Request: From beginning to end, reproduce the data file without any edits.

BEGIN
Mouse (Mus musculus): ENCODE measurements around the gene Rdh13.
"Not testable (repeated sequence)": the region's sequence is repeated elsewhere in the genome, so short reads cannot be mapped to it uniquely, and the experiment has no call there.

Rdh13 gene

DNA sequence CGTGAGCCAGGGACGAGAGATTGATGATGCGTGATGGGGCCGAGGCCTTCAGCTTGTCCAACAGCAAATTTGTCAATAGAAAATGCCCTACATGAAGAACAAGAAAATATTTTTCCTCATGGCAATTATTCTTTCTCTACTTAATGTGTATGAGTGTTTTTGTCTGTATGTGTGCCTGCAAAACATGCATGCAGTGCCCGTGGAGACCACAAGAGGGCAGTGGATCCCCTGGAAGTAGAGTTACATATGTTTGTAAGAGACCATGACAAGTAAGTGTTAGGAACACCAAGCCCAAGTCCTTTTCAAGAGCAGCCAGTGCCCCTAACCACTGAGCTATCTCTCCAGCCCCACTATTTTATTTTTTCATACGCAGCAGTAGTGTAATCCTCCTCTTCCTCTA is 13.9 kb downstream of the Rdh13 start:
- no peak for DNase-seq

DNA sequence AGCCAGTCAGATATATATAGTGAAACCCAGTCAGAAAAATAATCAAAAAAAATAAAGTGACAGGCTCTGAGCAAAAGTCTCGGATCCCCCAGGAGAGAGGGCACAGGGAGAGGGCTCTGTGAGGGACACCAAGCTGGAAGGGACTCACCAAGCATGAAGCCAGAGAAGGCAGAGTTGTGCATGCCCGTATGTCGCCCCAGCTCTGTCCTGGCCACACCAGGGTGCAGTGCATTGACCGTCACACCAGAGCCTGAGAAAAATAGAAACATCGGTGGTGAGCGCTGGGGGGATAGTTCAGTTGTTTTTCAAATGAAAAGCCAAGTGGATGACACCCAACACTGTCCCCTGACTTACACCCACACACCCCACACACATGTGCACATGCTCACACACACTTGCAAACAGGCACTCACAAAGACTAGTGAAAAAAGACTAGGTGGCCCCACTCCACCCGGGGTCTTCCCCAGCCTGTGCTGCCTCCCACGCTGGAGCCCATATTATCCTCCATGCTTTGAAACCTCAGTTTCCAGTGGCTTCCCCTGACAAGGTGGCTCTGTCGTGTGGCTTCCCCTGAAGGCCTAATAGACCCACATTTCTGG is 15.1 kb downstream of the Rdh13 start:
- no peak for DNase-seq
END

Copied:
Mouse (Mus musculus): ENCODE measurements around the gene Rdh13.
"Not testable (repeated sequence)": the region's sequence is repeated elsewhere in the genome, so short reads cannot be mapped to it uniquely, and the experiment has no call there.

Rdh13 gene

DNA sequence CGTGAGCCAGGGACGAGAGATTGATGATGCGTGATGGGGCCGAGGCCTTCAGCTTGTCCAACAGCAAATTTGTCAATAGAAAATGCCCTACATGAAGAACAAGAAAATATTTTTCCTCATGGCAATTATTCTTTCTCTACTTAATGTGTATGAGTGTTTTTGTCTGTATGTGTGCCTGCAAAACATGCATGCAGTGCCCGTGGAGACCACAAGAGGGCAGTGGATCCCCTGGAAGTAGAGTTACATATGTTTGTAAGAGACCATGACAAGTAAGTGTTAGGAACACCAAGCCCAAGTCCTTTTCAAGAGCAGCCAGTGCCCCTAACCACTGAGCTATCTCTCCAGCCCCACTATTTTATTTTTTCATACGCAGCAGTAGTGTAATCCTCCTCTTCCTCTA is 13.9 kb downstream of the Rdh13 start:
- no peak for DNase-seq

DNA sequence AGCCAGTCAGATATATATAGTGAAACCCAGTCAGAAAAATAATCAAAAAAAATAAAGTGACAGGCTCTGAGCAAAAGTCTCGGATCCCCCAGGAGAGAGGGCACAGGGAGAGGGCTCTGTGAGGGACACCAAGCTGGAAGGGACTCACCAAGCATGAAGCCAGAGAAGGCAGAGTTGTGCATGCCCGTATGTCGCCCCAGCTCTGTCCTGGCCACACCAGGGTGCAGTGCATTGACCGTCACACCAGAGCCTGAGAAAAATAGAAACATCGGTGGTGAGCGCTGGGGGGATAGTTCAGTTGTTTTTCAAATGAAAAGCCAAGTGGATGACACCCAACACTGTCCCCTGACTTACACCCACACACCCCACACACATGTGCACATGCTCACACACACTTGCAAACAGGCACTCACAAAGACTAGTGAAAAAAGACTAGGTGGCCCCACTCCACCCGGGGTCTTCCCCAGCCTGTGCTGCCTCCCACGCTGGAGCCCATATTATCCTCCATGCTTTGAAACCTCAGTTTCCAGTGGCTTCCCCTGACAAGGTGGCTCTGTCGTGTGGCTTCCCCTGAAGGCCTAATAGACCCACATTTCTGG is 15.1 kb downstream of the Rdh13 start:
- no peak for DNase-seq